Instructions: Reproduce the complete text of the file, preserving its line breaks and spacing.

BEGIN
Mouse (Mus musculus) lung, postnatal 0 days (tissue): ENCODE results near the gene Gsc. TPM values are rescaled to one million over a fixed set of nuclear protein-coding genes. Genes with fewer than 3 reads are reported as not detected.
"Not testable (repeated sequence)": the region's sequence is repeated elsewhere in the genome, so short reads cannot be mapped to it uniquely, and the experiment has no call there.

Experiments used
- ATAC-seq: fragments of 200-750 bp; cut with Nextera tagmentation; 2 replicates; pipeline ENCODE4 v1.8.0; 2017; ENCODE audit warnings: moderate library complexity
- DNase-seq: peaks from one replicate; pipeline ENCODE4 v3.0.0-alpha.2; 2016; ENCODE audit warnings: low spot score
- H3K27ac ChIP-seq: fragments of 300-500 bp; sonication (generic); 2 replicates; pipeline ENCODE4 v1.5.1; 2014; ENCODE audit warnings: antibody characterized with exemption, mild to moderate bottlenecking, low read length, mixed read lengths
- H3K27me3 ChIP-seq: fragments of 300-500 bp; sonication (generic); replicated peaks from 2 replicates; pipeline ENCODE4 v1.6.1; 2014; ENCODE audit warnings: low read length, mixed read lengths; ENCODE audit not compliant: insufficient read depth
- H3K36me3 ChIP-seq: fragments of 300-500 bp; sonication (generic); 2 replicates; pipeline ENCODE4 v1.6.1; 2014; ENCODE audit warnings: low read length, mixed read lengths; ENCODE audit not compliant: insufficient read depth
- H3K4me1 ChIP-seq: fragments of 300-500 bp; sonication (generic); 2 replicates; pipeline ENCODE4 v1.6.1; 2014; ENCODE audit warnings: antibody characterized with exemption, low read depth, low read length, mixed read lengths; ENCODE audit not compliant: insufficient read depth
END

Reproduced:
Mouse (Mus musculus) lung, postnatal 0 days (tissue): ENCODE results near the gene Gsc. TPM values are rescaled to one million over a fixed set of nuclear protein-coding genes. Genes with fewer than 3 reads are reported as not detected.
"Not testable (repeated sequence)": the region's sequence is repeated elsewhere in the genome, so short reads cannot be mapped to it uniquely, and the experiment has no call there.

Experiments used
- ATAC-seq: fragments of 200-750 bp; cut with Nextera tagmentation; 2 replicates; pipeline ENCODE4 v1.8.0; 2017; ENCODE audit warnings: moderate library complexity
- DNase-seq: peaks from one replicate; pipeline ENCODE4 v3.0.0-alpha.2; 2016; ENCODE audit warnings: low spot score
- H3K27ac ChIP-seq: fragments of 300-500 bp; sonication (generic); 2 replicates; pipeline ENCODE4 v1.5.1; 2014; ENCODE audit warnings: antibody characterized with exemption, mild to moderate bottlenecking, low read length, mixed read lengths
- H3K27me3 ChIP-seq: fragments of 300-500 bp; sonication (generic); replicated peaks from 2 replicates; pipeline ENCODE4 v1.6.1; 2014; ENCODE audit warnings: low read length, mixed read lengths; ENCODE audit not compliant: insufficient read depth
- H3K36me3 ChIP-seq: fragments of 300-500 bp; sonication (generic); 2 replicates; pipeline ENCODE4 v1.6.1; 2014; ENCODE audit warnings: low read length, mixed read lengths; ENCODE audit not compliant: insufficient read depth
- H3K4me1 ChIP-seq: fragments of 300-500 bp; sonication (generic); 2 replicates; pipeline ENCODE4 v1.6.1; 2014; ENCODE audit warnings: antibody characterized with exemption, low read depth, low read length, mixed read lengths; ENCODE audit not compliant: insufficient read depth